Strange Tales #112

"The Threat of the Living Bomb!"


Strange Tales #112
September 1963

Written by Stan Lee & Joe Carter
Pencils by Dick Ayers
Inks by Dick Ayers

A bit of an oddball adventure for Johnny this month as we see him go head to head with a villain who proves to be a bother for reasons outside the norm for your typical antagonist. Chasing down The Eel who has accidentally stolen a weapon of atomic force and activated it, Storm finds himself at odds with what to do with a nuclear bomb about to go boom-boom next to a Vet’s home. Taking the blast into himself with some stodgily written pseudo-science pieces (there are plenty here by the way, from a tracker fireball guided by vibrations and a miracle dues ex machina cure from the nuclear blast amongst others), the world stands by in shock as they await to here whether Torch will live or not. As a plot piece, I can see why Lee thought this would be a good idea—the problem though is that it’s neither convincing nor as emotive as it should be. What we’re left with then is an off-beat race-against-the-clock issue (something of a first this early on) that tries to be grander than Joe Carter ever achieves. We also see a little attempt at the Peter Parker curse of the public being turned against him, but this too feels all too contrived and inconsequential to be effective. All in all, a disappointing, but somewhat daring issue that also lacks the appearance of Dr. Strange, who was receiving a regular story here but has seemingly been postponed just two issues in. Strange.

Dick Ayers however, is on top form here.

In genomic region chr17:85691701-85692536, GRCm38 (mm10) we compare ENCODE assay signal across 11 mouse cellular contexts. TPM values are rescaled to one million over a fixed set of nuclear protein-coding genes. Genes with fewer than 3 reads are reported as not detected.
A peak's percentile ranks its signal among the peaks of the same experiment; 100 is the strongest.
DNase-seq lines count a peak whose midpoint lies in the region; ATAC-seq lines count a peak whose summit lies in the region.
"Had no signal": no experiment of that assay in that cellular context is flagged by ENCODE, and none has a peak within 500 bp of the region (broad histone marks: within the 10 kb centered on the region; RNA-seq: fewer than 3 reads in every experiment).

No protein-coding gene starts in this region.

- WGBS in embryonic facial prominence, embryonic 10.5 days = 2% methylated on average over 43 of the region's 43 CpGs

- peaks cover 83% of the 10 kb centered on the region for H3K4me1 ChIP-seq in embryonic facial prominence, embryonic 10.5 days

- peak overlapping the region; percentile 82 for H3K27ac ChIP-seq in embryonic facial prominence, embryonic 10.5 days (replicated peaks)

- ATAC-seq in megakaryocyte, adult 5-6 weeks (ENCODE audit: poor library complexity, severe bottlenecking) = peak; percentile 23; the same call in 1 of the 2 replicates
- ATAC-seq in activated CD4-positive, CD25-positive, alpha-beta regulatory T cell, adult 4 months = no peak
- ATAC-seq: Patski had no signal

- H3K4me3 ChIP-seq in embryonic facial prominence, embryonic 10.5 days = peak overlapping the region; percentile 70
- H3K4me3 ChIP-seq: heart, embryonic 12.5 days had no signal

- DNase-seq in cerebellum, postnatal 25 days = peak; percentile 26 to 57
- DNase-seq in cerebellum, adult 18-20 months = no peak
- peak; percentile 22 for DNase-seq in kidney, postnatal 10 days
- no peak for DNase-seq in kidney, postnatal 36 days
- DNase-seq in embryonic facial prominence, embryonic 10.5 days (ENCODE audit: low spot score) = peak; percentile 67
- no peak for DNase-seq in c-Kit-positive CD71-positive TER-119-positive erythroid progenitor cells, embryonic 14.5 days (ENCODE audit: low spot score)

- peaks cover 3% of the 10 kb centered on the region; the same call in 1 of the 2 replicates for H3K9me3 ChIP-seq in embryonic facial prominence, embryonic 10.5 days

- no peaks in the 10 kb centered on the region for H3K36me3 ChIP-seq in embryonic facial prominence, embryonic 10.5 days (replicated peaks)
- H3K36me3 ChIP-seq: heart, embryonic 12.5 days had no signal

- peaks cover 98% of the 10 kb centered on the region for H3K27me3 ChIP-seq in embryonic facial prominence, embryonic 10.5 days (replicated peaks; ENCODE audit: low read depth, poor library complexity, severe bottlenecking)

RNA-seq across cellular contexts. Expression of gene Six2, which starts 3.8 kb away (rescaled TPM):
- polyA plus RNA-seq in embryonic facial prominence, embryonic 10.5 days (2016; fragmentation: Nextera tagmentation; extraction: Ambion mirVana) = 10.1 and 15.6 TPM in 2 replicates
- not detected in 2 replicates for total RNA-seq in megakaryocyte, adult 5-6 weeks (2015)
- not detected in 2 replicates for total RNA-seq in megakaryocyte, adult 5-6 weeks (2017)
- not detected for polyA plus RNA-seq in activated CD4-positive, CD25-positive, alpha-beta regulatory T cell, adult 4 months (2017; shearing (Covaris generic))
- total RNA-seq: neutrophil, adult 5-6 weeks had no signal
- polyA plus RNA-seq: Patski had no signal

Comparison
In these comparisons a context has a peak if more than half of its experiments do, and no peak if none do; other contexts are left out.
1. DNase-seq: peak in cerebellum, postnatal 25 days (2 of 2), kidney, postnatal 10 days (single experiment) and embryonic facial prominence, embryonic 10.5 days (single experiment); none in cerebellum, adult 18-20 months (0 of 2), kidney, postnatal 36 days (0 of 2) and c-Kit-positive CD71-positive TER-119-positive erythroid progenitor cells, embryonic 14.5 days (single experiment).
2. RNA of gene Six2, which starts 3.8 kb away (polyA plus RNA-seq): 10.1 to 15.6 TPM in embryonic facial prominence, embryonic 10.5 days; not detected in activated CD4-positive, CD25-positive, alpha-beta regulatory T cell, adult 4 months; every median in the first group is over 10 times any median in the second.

MY SCORE: 2.5/10


Strange Tales #117

The Return of the Eel!”
"The Terrible Traps of Baron Mordo!"


Strange Tales #117
February 1964

Written by Stan Lee
Pencils by Dick Ayers (Steve Ditko on Part 2)
Inks by Dick Ayers (Steve Ditko on Part 2)

So I only read Strange Tales #112 about 3 weeks ago, but already I can’t seem to remember just who this Eel guy is. Oh right, yeah, I gave that comic 2.5/10, maybe that has something to do with it? Nevertheless, all confusion aside regarding why everyone is making a big deal out of someone I can’t even remember coming back, this latest issue of Strange Tales is innocuous enough to get by, but once again I suspect will be one not readily remembered down the line. In it The Eel plans to steal riches from less than obvious places, that is until Johnny catches on the mastermind and tricks him through means we’ve seen a few times before elsewhere. It all comes to a pretty standard end after a helicopter equipped with auto-pilot, jets of water and laughing gas gives Eel away and off he goes sliding back to his prison cell on a trail of asbestos grease.

At the other end of the issue we have yet another tale involving the mystic Dr. Strange who this time finds himself once again at odds with Baron Mordo; the troublesome student of The Ancient One that transports Strange and his entire house into another crazy dimension as means to get him out the way while he attempts to overthrow his master. Just like the previous instalment, much of the enjoyment here derives purely from Steve Ditko’s wonderfully abstract and psychedelic style that punctuates every piece of Stan’s bizarre narrative perfectly. Unfortunately however, still limited to eight pages, the story never gets the space it requires to be truly inventive. I look forward to the day when Johnny gets to play second-place to far superior tales of Dr. Strange.

MY SCORE: 5.5/10 (Part 1: 4.0 / Part 2: 7.5/10)